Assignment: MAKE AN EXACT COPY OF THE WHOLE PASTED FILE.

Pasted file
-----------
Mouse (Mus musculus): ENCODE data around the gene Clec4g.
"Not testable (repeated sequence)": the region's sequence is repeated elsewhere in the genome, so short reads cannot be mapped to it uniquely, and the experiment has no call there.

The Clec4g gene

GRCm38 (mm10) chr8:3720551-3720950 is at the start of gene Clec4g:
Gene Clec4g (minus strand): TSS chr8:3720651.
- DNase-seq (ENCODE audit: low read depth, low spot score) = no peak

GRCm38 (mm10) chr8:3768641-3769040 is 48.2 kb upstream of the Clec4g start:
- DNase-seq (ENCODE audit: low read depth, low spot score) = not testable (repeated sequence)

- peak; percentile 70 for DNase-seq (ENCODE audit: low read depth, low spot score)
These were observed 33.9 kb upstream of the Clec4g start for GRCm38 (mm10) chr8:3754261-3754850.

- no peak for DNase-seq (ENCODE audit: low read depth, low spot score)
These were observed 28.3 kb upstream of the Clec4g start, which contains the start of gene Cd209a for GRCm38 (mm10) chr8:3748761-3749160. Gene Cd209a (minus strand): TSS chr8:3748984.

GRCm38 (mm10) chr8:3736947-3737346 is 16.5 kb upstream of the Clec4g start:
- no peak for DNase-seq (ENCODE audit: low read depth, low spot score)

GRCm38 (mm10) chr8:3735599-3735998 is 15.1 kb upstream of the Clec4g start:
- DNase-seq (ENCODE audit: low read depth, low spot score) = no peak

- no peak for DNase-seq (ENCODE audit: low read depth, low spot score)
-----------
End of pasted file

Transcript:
Mouse (Mus musculus): ENCODE data around the gene Clec4g.
"Not testable (repeated sequence)": the region's sequence is repeated elsewhere in the genome, so short reads cannot be mapped to it uniquely, and the experiment has no call there.

The Clec4g gene

GRCm38 (mm10) chr8:3720551-3720950 is at the start of gene Clec4g:
Gene Clec4g (minus strand): TSS chr8:3720651.
- DNase-seq (ENCODE audit: low read depth, low spot score) = no peak

GRCm38 (mm10) chr8:3768641-3769040 is 48.2 kb upstream of the Clec4g start:
- DNase-seq (ENCODE audit: low read depth, low spot score) = not testable (repeated sequence)

- peak; percentile 70 for DNase-seq (ENCODE audit: low read depth, low spot score)
These were observed 33.9 kb upstream of the Clec4g start for GRCm38 (mm10) chr8:3754261-3754850.

- no peak for DNase-seq (ENCODE audit: low read depth, low spot score)
These were observed 28.3 kb upstream of the Clec4g start, which contains the start of gene Cd209a for GRCm38 (mm10) chr8:3748761-3749160. Gene Cd209a (minus strand): TSS chr8:3748984.

GRCm38 (mm10) chr8:3736947-3737346 is 16.5 kb upstream of the Clec4g start:
- no peak for DNase-seq (ENCODE audit: low read depth, low spot score)

GRCm38 (mm10) chr8:3735599-3735998 is 15.1 kb upstream of the Clec4g start:
- DNase-seq (ENCODE audit: low read depth, low spot score) = no peak

- no peak for DNase-seq (ENCODE audit: low read depth, low spot score)